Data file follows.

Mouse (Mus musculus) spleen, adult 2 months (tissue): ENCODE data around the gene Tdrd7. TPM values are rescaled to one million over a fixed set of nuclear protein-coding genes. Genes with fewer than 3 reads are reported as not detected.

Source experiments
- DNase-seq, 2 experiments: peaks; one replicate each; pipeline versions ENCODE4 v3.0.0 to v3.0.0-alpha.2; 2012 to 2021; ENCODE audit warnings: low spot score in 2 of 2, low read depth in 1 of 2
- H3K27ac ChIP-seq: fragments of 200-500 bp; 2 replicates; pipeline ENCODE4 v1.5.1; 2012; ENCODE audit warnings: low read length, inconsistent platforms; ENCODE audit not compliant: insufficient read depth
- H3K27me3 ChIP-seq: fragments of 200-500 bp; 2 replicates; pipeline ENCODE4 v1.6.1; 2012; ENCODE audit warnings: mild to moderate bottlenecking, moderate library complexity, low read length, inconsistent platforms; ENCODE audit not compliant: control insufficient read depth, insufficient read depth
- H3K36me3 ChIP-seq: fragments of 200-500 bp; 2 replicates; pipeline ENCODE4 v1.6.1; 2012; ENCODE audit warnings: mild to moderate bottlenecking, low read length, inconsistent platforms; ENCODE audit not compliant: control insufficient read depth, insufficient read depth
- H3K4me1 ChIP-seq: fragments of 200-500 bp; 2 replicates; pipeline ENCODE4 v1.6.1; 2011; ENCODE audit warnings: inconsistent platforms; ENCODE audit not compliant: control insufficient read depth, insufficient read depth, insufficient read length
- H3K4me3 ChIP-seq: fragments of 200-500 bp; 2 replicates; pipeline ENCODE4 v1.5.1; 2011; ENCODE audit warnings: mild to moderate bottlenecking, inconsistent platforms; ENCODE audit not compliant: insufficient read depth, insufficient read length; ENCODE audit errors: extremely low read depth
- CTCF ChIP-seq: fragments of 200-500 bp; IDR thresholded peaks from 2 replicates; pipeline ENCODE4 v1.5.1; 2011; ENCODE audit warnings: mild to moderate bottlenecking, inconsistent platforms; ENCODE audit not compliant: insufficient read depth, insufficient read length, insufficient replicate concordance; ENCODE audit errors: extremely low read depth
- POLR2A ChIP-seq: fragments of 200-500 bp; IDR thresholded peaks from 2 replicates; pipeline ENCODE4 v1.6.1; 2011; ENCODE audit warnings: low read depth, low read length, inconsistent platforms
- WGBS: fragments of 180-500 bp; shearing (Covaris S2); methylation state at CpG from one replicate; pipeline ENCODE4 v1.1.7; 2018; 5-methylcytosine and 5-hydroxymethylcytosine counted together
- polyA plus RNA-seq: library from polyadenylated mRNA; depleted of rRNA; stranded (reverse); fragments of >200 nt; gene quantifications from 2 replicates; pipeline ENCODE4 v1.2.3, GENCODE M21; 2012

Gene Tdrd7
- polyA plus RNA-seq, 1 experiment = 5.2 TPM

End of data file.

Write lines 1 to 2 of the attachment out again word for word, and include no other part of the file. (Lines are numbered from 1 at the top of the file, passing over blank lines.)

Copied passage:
Mouse (Mus musculus) spleen, adult 2 months (tissue): ENCODE data around the gene Tdrd7. TPM values are rescaled to one million over a fixed set of nuclear protein-coding genes. Genes with fewer than 3 reads are reported as not detected.

Source experiments